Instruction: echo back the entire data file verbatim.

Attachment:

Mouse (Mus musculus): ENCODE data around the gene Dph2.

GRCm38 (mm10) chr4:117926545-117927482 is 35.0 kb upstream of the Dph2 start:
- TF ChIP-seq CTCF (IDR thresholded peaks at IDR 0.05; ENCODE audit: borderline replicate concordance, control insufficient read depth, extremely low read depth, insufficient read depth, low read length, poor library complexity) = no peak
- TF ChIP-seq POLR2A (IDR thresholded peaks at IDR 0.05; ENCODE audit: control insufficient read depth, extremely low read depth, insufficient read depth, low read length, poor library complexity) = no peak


Mouse (Mus musculus): ENCODE data around the gene Dph2.

GRCm38 (mm10) chr4:117926545-117927482 is 35.0 kb upstream of the Dph2 start:
- TF ChIP-seq CTCF (IDR thresholded peaks at IDR 0.05; ENCODE audit: borderline replicate concordance, control insufficient read depth, extremely low read depth, insufficient read depth, low read length, poor library complexity) = no peak
- TF ChIP-seq POLR2A (IDR thresholded peaks at IDR 0.05; ENCODE audit: control insufficient read depth, extremely low read depth, insufficient read depth, low read length, poor library complexity) = no peak